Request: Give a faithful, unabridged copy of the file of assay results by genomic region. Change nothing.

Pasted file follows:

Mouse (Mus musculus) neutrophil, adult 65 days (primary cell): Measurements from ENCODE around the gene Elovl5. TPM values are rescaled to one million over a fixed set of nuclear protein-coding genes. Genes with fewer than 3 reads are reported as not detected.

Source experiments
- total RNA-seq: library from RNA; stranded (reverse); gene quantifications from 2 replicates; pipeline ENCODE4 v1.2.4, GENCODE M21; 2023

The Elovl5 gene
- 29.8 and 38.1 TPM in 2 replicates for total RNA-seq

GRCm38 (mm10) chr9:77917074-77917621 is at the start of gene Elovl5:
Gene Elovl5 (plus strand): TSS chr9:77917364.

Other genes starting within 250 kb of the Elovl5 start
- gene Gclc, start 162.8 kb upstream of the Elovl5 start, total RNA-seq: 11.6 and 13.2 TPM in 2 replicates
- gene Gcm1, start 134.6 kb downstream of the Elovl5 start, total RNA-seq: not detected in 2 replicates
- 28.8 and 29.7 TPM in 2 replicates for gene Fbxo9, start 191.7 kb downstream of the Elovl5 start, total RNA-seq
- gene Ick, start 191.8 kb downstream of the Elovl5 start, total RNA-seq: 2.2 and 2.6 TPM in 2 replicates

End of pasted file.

Mouse (Mus musculus) neutrophil, adult 65 days (primary cell): Measurements from ENCODE around the gene Elovl5. TPM values are rescaled to one million over a fixed set of nuclear protein-coding genes. Genes with fewer than 3 reads are reported as not detected.

Source experiments
- total RNA-seq: library from RNA; stranded (reverse); gene quantifications from 2 replicates; pipeline ENCODE4 v1.2.4, GENCODE M21; 2023

The Elovl5 gene
- 29.8 and 38.1 TPM in 2 replicates for total RNA-seq

GRCm38 (mm10) chr9:77917074-77917621 is at the start of gene Elovl5:
Gene Elovl5 (plus strand): TSS chr9:77917364.

Other genes starting within 250 kb of the Elovl5 start
- gene Gclc, start 162.8 kb upstream of the Elovl5 start, total RNA-seq: 11.6 and 13.2 TPM in 2 replicates
- gene Gcm1, start 134.6 kb downstream of the Elovl5 start, total RNA-seq: not detected in 2 replicates
- 28.8 and 29.7 TPM in 2 replicates for gene Fbxo9, start 191.7 kb downstream of the Elovl5 start, total RNA-seq
- gene Ick, start 191.8 kb downstream of the Elovl5 start, total RNA-seq: 2.2 and 2.6 TPM in 2 replicates